ABSTRACT: How do human being really interact with our social worlds? Can our lived experiences physically change us -- and become literal parts of our visceral, flesh-and-blood bodies? In recent years, a theoretical “awakening” has been unfolding in bioarchaeology, as a so-called fourth wave of theory-building has been materializing along the horizons of the discipline. These involve diverse and deep engagements with multiple forms of social theory, from concepts of niche construction theory, intersectionality, life history theory, resilience theory, and more. This talk explores intersections between the theory of structural violence and that of “embodiment.” Through three contextualized case studies human skeletons from the late pre-Hispanic and Colonial periods of the north coast of Peru, archaeological, ethnohistoric, and bioarchaeological evidence, it is argued that deeply embedded, normalized, and every-day patterns of behavior, action, politics, socioeconomic inequality, and racism are directly translated along specific pathways into a literally biologically incorporated form (including within skeletal biology). Such biocultural entanglements see the subtle violence of inequality insidiously becomes biological and produces tangible and intangible irreparable harms that reach across generations. The talk closes with considerations for future directions in structural violence, embodiment theory, and other forms of social engagement in bioarchaeological practice.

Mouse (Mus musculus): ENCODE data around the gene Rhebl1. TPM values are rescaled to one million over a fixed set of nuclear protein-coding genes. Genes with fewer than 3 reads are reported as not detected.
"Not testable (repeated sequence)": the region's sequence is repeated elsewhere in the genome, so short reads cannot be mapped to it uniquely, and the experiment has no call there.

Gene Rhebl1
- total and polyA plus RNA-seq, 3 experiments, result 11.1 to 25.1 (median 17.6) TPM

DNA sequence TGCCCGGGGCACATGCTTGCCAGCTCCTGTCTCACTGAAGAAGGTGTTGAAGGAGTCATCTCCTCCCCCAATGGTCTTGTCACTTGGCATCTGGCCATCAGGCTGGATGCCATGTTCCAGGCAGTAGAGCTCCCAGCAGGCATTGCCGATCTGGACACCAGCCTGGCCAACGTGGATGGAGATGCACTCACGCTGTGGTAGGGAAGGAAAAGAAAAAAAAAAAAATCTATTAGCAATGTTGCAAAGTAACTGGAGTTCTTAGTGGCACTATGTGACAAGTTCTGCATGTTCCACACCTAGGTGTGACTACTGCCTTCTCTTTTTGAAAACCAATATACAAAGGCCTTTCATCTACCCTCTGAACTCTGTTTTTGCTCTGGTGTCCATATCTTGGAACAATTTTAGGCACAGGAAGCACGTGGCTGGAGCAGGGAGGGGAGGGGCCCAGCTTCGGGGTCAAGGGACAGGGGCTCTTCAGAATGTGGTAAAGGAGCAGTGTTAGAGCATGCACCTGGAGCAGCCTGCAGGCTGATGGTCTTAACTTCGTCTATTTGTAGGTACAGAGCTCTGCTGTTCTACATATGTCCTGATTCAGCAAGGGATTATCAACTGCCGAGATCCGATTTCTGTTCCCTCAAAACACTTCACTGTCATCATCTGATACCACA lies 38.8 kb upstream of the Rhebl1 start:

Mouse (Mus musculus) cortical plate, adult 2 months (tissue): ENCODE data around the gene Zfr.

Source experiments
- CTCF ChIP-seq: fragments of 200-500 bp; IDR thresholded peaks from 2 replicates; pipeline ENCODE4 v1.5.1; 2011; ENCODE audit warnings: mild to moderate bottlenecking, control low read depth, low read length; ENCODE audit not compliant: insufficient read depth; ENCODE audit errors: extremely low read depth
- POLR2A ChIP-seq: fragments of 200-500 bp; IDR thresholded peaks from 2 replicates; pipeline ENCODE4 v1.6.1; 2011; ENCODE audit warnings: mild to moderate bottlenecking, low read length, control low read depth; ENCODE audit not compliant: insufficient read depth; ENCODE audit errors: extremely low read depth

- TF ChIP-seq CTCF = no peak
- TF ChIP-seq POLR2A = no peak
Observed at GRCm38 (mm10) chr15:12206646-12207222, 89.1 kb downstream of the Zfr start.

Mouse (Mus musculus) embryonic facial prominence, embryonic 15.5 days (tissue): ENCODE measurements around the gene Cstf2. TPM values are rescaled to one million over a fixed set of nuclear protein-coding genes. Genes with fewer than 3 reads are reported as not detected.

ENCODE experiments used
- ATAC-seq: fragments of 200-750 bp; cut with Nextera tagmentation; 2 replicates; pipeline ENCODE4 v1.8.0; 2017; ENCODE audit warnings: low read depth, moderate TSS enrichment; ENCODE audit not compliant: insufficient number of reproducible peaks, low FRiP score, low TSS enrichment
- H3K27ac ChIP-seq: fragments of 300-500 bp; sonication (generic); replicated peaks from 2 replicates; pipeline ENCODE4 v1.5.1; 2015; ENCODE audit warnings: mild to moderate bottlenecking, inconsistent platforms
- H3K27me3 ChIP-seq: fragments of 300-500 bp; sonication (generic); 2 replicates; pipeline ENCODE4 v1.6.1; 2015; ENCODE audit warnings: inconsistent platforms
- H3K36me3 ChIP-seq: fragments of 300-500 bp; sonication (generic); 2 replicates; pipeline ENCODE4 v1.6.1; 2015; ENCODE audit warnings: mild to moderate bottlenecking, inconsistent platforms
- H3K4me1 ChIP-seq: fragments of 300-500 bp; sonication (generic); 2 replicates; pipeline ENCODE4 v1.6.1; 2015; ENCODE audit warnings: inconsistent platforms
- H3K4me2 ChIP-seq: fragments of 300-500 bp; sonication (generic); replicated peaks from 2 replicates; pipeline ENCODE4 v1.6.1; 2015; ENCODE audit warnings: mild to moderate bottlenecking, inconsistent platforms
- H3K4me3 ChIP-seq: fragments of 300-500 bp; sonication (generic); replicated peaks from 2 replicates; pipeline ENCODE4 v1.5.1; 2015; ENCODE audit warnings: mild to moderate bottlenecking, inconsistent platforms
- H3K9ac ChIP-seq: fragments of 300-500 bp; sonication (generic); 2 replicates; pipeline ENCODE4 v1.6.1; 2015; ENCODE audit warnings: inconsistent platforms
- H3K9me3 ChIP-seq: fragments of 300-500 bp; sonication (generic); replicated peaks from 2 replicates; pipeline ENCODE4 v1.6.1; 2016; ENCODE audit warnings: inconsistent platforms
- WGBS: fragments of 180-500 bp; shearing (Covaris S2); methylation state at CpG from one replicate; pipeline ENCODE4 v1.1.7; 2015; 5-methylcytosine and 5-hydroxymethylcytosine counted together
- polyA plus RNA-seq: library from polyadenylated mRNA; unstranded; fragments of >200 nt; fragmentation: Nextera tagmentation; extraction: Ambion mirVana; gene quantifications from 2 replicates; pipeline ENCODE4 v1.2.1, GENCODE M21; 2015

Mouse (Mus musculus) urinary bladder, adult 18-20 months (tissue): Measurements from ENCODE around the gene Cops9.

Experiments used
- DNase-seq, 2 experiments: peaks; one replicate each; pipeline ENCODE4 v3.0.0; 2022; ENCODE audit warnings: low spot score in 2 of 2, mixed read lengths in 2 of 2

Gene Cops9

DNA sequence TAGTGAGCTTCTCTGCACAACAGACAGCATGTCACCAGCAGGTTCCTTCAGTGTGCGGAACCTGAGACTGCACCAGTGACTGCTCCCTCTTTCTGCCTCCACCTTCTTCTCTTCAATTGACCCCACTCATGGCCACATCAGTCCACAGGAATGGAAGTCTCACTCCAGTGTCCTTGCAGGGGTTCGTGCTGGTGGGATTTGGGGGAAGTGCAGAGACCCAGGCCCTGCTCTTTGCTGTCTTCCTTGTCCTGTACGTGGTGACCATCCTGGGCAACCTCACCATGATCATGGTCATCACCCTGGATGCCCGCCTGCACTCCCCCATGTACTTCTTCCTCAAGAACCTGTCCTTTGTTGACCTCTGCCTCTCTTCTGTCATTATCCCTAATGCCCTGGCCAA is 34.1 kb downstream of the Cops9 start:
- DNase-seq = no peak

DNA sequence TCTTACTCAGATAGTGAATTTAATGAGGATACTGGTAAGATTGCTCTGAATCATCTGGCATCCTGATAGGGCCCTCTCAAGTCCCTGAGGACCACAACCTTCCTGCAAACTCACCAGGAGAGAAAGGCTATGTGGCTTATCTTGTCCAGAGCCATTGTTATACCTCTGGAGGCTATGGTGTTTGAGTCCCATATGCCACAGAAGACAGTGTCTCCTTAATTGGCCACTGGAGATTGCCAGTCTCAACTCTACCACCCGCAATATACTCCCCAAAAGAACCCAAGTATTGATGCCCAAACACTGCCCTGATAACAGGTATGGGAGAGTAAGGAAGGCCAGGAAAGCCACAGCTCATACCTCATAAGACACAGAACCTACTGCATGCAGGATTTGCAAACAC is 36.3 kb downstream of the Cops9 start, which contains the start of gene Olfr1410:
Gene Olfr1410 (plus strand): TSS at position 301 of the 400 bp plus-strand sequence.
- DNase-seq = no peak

BIO: Haagen Klaus is a native of Long Island, New York. He received a BA in anthropology from SUNY Plattsburgh in 2003, an MA in anthropology in 2003 from Southern Illinois University, and his Ph.D. in anthropology from The Ohio State University in 2008. Haagen first taught at Utah Valley University from 2008-2013, and then joined the faculty at George Mason University in Fairfax, Virginia, where he is currently an associate professor. Since 2003, he has directed the Lambayeque Valley Biohistory Project in Peru. Haagen has been an author or co-author of nearly 30 journal articles, over 70 conference presentations, guest edited two special issues of the International Journal of Paleopathology, and is the editor/author of four books. He currently serves on the Editorial Board of the American Journal of Biological Anthropology.
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